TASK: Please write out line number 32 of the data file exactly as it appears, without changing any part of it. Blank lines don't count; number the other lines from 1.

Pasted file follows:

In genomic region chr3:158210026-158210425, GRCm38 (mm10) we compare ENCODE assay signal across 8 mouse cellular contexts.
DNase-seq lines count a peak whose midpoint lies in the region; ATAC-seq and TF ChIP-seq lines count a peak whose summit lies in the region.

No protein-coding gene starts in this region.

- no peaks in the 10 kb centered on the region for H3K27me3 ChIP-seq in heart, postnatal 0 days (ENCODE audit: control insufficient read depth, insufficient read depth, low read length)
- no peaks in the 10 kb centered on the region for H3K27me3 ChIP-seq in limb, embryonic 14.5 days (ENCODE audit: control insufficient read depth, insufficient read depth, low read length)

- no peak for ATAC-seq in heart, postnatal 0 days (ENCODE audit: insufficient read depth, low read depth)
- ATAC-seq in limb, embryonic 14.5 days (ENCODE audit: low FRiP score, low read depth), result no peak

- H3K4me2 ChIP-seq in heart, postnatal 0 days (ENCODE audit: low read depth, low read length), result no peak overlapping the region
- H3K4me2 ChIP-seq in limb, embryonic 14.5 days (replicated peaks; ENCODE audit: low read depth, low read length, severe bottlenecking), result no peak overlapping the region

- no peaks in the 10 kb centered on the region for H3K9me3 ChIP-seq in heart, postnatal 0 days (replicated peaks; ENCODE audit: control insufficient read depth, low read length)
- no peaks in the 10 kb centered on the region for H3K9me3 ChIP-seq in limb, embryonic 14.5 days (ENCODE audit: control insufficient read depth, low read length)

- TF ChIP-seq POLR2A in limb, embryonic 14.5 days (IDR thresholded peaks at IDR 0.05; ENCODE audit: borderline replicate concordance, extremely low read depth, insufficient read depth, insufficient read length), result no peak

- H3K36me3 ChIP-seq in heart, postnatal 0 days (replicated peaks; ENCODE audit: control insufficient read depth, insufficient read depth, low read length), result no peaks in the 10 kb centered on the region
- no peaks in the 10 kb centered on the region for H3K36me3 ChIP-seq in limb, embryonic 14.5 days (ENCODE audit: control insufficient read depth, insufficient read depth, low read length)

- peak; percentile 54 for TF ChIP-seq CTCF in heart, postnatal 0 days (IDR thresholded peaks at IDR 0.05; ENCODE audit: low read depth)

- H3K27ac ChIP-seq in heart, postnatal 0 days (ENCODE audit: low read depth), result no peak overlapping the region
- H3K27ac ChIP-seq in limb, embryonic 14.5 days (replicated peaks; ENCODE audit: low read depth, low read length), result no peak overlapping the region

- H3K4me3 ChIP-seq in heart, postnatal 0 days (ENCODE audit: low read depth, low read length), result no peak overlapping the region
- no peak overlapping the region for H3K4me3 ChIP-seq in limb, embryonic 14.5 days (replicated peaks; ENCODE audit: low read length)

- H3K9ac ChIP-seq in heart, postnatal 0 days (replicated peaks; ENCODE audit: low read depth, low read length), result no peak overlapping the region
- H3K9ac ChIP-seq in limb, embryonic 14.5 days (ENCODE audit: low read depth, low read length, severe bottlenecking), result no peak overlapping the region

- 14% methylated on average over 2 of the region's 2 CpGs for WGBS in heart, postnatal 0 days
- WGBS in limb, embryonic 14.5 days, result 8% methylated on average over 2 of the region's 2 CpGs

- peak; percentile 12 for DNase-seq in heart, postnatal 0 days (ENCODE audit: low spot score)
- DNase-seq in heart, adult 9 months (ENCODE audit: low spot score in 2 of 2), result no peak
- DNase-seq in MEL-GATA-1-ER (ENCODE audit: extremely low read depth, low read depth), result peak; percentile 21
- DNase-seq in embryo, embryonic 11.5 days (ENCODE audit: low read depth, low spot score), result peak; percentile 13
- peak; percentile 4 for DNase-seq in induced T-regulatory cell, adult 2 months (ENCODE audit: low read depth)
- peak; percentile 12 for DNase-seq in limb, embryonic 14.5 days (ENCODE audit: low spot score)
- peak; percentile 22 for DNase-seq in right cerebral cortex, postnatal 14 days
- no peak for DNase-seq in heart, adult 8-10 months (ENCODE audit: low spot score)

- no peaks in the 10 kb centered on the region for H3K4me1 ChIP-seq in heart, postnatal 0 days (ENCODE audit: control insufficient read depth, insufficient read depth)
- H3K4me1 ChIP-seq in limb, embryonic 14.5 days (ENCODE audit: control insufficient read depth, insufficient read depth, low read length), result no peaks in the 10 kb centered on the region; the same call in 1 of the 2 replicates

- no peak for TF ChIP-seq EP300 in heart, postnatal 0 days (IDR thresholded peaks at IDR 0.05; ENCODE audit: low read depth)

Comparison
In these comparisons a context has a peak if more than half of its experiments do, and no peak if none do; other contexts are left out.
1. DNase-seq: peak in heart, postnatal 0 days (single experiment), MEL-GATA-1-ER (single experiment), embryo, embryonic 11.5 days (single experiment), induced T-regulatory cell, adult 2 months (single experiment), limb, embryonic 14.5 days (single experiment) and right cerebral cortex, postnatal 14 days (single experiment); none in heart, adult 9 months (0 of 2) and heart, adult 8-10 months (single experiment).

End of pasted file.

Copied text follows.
- no peaks in the 10 kb centered on the region for H3K4me1 ChIP-seq in heart, postnatal 0 days (ENCODE audit: control insufficient read depth, insufficient read depth)